Stars within 10 light-years
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Larger map (Proxima
Centauri has been
omitted for clarity).
Today, only 12 stars
(including one stellar
remnant) are known
to be located within
10 light-years of Sol.
On March 11, 2013, an astronomer revealed the discovery of a pair of brown dwarfs within seven light-years of Sol. Designated WISE J104915.57-531906 (but shortened to WISE 1049-5319), the binary system was found using infrared images collected by NASA's Wide-field Infrared Survey Explorer (WISE) during a 13-month period ending in 2011, which every point in the sky was observed two to three times. An extremely dim object with high proper motion was found in several images, when archival observations from older telescopic sources were consulted. Further observation revealed that the object was actually a binary system (NASA news release; PSU news release; and Kevin L. Luhrman, 2013).
Including Sol itself, only 12 stellar objects (including the white dwarf, stellar remnant known as Sirius B) are currently believed to be located within 10 light-years (ly) of Sol. Except for Lalande 21185, astronomers believe that Sol and its current nearest neighbors were born close to or within the Milky Way's "thin disk." While Lalande 21185 may be substantially older than Sol, Barnard's Star may be even older, born perhaps as much as 10 or more billion years ago. By comparison, Sol is middle-aged at almost 4.6 billion years old, and the Sirius binary system is probably the youngest with perhaps around 300 million years.
NASA -- larger image
Most nearby stars are very dim red dwarfs
-- like Gliese 623 A (M2.5V) and B (M5.8Ve)
at lower right -- invisible to the unaided
Human eye in Earth's night sky.
Seven of the 12 (58 percent) are very dim red dwarfs, of which six have been identified as flare stars and are likely to be relatively younger. Only Sirius A and Alpha Centauri A are currently brighter, larger, and more massive than Sol. Although Sirius B is now much dimmer and smaller than Sol with about the same mass, it was once brighter, larger, and more massive than even its primary companion.
Larger and jumbo images.
Although the larger bluish white
to orange dwarf stars are roughly
similar to Sol in size, red dwarfs
such as Proxima Centauri are not
much larger than Jupiter (more).
The volume of space lying within 10 light-years of Sol encompasses nearly 4,189 cubic light-years. Within that enormous sphere, astronomers have detected at least 7.38 Solar-masses of visible matter bound up in 11 luminous stars and one weakly glowing white dwarf. Thus, the local density of luminous mass is low, less than 2/1,000 (or 0.00176) of a Solar-mass per cubic light-year -- not even the mass of two Jupiter-sized planets.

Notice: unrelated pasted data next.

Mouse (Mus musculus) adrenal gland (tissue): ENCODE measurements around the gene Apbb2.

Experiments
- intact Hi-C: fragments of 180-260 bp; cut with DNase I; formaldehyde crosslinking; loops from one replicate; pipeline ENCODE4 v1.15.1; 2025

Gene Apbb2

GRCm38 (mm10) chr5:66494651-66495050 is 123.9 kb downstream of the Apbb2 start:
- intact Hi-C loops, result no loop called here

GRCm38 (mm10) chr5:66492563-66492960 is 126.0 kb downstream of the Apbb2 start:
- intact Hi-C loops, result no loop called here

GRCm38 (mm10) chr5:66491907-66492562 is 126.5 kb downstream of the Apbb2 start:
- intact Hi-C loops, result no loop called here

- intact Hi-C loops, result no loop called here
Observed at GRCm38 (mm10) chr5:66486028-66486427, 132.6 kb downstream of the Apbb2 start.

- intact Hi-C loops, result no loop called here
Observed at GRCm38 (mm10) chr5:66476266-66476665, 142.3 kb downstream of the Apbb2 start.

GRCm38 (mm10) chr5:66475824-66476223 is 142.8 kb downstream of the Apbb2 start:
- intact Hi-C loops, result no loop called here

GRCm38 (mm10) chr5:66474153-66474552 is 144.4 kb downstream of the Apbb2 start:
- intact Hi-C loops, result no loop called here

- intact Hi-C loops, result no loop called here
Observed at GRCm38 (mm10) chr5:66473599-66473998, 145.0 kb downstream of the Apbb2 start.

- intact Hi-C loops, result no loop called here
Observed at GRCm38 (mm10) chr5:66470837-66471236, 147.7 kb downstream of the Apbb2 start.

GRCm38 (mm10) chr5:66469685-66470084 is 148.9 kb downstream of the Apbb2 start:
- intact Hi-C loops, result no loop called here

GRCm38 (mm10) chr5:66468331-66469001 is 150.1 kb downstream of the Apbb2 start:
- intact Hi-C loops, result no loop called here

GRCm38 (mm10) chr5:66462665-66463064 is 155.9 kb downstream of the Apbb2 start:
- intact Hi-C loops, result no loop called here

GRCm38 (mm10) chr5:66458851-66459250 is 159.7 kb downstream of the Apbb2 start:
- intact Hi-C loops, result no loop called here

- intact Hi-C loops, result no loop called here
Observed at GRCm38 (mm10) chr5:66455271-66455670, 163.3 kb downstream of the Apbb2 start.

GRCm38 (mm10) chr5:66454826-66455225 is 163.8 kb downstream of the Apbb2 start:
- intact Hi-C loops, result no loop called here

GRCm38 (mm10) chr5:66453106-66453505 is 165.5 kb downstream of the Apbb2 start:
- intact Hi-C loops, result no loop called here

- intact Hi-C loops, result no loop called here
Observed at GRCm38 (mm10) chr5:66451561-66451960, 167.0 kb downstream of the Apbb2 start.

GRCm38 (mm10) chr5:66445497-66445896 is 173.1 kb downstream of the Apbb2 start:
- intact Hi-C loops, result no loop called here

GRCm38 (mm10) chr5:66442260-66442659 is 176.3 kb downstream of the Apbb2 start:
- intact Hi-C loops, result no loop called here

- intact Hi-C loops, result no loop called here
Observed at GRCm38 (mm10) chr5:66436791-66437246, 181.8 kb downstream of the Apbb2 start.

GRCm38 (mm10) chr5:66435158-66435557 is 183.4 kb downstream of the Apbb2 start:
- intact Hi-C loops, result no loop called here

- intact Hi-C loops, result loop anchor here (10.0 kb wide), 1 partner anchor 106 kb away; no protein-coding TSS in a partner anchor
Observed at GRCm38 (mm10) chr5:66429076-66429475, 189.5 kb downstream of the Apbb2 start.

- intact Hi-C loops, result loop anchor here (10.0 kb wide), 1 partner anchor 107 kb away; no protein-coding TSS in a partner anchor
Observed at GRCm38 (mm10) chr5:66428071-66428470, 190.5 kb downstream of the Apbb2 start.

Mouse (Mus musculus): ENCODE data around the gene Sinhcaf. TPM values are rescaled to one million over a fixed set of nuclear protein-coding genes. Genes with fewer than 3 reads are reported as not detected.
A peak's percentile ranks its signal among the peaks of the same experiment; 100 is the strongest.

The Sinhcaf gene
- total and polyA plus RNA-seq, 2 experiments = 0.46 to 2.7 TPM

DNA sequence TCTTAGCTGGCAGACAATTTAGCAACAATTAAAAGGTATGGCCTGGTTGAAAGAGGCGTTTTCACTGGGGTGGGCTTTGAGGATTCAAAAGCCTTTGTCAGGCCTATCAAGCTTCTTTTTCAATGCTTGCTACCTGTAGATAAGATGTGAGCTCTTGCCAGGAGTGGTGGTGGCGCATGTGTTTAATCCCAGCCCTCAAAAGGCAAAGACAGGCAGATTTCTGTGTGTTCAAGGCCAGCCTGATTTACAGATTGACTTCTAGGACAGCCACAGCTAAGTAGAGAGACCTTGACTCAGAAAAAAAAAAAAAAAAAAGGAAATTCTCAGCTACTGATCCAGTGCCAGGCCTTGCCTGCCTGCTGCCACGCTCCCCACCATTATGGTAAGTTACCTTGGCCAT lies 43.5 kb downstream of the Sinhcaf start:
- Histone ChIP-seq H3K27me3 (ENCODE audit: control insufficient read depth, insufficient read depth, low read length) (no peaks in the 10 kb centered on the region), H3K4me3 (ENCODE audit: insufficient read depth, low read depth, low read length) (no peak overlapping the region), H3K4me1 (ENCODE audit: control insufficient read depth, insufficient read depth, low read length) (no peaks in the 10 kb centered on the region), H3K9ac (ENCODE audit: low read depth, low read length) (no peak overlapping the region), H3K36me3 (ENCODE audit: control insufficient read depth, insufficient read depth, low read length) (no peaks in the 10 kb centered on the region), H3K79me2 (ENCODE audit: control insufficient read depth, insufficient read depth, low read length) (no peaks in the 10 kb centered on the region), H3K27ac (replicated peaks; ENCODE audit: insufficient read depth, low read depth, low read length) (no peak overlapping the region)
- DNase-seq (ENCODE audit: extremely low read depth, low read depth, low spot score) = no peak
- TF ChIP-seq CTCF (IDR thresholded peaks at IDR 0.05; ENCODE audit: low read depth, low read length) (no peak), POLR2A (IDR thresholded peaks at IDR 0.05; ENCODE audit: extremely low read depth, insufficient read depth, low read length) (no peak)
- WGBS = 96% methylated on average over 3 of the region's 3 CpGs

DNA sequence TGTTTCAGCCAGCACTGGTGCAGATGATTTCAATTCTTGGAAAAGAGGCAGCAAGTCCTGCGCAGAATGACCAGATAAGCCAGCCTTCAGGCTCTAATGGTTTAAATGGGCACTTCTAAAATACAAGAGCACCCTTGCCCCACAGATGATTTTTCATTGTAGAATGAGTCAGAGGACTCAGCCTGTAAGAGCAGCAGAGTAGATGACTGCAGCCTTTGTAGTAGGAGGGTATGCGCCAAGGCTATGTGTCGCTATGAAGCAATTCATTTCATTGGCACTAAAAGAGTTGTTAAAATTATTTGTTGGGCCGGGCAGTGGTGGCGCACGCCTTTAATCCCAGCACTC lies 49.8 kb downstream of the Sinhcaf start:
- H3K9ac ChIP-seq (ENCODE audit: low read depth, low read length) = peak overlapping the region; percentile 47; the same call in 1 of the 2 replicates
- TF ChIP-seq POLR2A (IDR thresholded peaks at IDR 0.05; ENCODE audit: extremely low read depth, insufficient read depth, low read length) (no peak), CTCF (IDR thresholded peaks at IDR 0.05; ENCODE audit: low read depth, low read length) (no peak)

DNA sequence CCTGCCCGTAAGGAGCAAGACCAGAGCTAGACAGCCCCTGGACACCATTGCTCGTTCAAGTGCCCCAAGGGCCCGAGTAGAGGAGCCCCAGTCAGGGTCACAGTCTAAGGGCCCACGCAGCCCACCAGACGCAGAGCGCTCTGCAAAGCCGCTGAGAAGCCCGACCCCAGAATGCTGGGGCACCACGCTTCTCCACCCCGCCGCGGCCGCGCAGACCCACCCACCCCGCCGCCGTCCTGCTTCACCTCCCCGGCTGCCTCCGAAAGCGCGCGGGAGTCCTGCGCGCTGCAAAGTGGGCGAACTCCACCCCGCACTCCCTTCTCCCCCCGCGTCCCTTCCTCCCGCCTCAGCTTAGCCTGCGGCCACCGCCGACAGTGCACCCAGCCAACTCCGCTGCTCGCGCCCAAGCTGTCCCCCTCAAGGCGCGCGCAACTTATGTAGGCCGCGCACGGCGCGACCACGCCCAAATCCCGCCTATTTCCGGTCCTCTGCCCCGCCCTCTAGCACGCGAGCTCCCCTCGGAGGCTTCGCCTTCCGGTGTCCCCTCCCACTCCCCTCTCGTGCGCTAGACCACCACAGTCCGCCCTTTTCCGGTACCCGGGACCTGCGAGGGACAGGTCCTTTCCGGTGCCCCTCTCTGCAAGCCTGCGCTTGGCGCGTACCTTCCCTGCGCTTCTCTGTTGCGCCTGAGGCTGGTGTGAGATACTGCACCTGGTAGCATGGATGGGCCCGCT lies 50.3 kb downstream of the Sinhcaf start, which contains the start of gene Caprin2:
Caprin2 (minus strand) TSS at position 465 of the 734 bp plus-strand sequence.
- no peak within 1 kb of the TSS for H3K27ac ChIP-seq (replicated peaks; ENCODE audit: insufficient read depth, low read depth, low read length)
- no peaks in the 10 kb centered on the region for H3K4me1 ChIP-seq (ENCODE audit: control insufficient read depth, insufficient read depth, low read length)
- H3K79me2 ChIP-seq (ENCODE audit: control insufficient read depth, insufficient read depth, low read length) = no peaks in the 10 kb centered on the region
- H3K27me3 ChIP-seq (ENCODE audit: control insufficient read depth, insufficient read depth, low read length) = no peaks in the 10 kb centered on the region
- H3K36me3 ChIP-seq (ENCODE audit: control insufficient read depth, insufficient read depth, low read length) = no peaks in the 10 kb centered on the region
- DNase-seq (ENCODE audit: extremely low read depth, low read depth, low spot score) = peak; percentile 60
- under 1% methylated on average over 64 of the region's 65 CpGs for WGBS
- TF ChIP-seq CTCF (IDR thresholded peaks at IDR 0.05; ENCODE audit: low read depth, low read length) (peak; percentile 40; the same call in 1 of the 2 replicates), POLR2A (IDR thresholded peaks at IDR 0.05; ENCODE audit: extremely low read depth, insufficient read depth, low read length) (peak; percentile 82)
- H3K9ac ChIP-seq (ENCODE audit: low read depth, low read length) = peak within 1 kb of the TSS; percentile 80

As of October 2012, astronomers have been able to detect planets in the Solar System and around Alpha Centauri B and Lalande 21185 among the nearest 12 stars. Other than Sol itself, however, only Alpha Centauri A and B may possibly be capable of hosting Earth-type planets in stable orbits within their respective circumstellar habitable zones (CHZs). Within a CHZ orbit, liquid water may be possible on a planetary surface without tidal locking and orbital disruption from another celestial object.
Nearest Stars by Distance and Brightness
The following stars are located within 10 light-years (ly), or 3.07 parsecs, of Sol.
|NStED / |
|0.00||Sol||G2 V||1.000||...||8+ planets, dust, brown dwarf b?|
|...||Alpha Centauri 3|
|4.22||Proxima Centauri||M5.5 Ve||0.123||Centaurus||Flare star; brown dwarf b?|
|4.40||Alpha Centauri A||G2 V||1.09-1.10||Centaurus||a(AB)=23.7 AUs|
|4.40||Alpha Centauri B||K0-1 V||0.907||Centaurus||Sep(AB)=11.4-36.0 AUs, planet|
|5.96||Barnard's Star||M3.8 Ve||0.17-||Ophiuchus||V2500 Ophiuchi, old star|
|6.5 +/- 0.5||WISE 1049-5319 a||L 8 +/-1 V||<0.08||Vela||Brown dwarf binary|
|6.5 +/- 0.5||WISE 1049-5319 b||L/T V||<0.08||Vela||Brown dwarf, sep(ab)=3 AUs|
|7.78||Wolf 359||M5.8 Ve||0.092-0.13||Leo||CN Leonis, flare star|
|8.31||Lalande 21185||M2.1 Vne||0.46||Ursa Major||Flare & thick disk star; 3 planets?|
|8.60||Sirius A||A0-1 Vm||2.02-2.14||Canis Major||Dust, a=19.8 AUs, e=0.59|
|8.60||Sirius B||DA2-5||1.00-1.03||Canis Major||White dwarf|
|...||Luyten 726-8 AB|
|8.72||Luyten 726-8 A||M5.6 Ve||0.10-0.11||Cetus||BL Ceti, flare Star|
|8.72||UV Ceti||M6.0 Ve||0.10||Cetus||Flare star, a=5.5 AUs, e=0.62|
|9.68||Ross 154||M3.5 Ve||0.17||Sagittarius||V1216 Sagittarii, flare star|
Up-to-date technical summaries on these stars can be found at: the Research Consortium on Nearby Stars (RECONS) list of the 100 Nearest Star Systems, the NASA Star and Exoplanet Database, the Astronomiches Rechen-Institut at Heidelberg's ARCNS, and the SIMBAD Astronomical Database. New research papers on these stars may eventually become available at the SAO/NASA ADS. Additional information may be available at Roger Wilcox's Internet Stellar Database.
For more information about stars including spectral and luminosity class codes, go to ChView's webpage on The Stars of the Milky Way.
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